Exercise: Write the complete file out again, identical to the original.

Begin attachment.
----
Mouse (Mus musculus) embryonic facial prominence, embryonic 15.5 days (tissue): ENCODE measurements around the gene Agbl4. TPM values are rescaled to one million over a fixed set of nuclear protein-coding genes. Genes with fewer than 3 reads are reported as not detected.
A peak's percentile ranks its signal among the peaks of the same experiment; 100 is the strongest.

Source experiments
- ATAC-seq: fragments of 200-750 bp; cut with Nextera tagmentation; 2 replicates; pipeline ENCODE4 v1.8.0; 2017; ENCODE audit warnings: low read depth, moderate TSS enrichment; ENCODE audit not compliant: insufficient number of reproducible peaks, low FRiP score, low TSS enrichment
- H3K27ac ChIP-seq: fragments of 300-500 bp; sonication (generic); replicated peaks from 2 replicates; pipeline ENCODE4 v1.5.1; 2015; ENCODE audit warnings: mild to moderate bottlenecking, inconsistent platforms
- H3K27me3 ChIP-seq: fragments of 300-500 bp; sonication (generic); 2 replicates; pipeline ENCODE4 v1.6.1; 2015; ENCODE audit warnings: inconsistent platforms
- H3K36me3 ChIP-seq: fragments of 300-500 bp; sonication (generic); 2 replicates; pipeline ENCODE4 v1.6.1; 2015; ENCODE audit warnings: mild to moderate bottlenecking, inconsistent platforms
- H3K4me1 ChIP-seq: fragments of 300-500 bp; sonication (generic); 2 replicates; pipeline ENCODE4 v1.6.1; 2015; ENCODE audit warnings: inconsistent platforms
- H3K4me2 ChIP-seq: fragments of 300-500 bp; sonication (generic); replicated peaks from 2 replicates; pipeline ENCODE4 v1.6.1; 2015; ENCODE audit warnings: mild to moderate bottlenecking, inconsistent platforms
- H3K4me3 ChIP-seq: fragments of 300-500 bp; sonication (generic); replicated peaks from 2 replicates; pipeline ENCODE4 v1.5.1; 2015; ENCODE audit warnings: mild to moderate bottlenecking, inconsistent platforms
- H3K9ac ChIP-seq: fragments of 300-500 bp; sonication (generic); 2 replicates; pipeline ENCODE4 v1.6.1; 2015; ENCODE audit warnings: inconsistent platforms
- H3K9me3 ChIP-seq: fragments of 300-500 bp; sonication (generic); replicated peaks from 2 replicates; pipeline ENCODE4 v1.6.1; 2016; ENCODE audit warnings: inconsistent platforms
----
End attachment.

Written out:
Mouse (Mus musculus) embryonic facial prominence, embryonic 15.5 days (tissue): ENCODE measurements around the gene Agbl4. TPM values are rescaled to one million over a fixed set of nuclear protein-coding genes. Genes with fewer than 3 reads are reported as not detected.
A peak's percentile ranks its signal among the peaks of the same experiment; 100 is the strongest.

Source experiments
- ATAC-seq: fragments of 200-750 bp; cut with Nextera tagmentation; 2 replicates; pipeline ENCODE4 v1.8.0; 2017; ENCODE audit warnings: low read depth, moderate TSS enrichment; ENCODE audit not compliant: insufficient number of reproducible peaks, low FRiP score, low TSS enrichment
- H3K27ac ChIP-seq: fragments of 300-500 bp; sonication (generic); replicated peaks from 2 replicates; pipeline ENCODE4 v1.5.1; 2015; ENCODE audit warnings: mild to moderate bottlenecking, inconsistent platforms
- H3K27me3 ChIP-seq: fragments of 300-500 bp; sonication (generic); 2 replicates; pipeline ENCODE4 v1.6.1; 2015; ENCODE audit warnings: inconsistent platforms
- H3K36me3 ChIP-seq: fragments of 300-500 bp; sonication (generic); 2 replicates; pipeline ENCODE4 v1.6.1; 2015; ENCODE audit warnings: mild to moderate bottlenecking, inconsistent platforms
- H3K4me1 ChIP-seq: fragments of 300-500 bp; sonication (generic); 2 replicates; pipeline ENCODE4 v1.6.1; 2015; ENCODE audit warnings: inconsistent platforms
- H3K4me2 ChIP-seq: fragments of 300-500 bp; sonication (generic); replicated peaks from 2 replicates; pipeline ENCODE4 v1.6.1; 2015; ENCODE audit warnings: mild to moderate bottlenecking, inconsistent platforms
- H3K4me3 ChIP-seq: fragments of 300-500 bp; sonication (generic); replicated peaks from 2 replicates; pipeline ENCODE4 v1.5.1; 2015; ENCODE audit warnings: mild to moderate bottlenecking, inconsistent platforms
- H3K9ac ChIP-seq: fragments of 300-500 bp; sonication (generic); 2 replicates; pipeline ENCODE4 v1.6.1; 2015; ENCODE audit warnings: inconsistent platforms
- H3K9me3 ChIP-seq: fragments of 300-500 bp; sonication (generic); replicated peaks from 2 replicates; pipeline ENCODE4 v1.6.1; 2016; ENCODE audit warnings: inconsistent platforms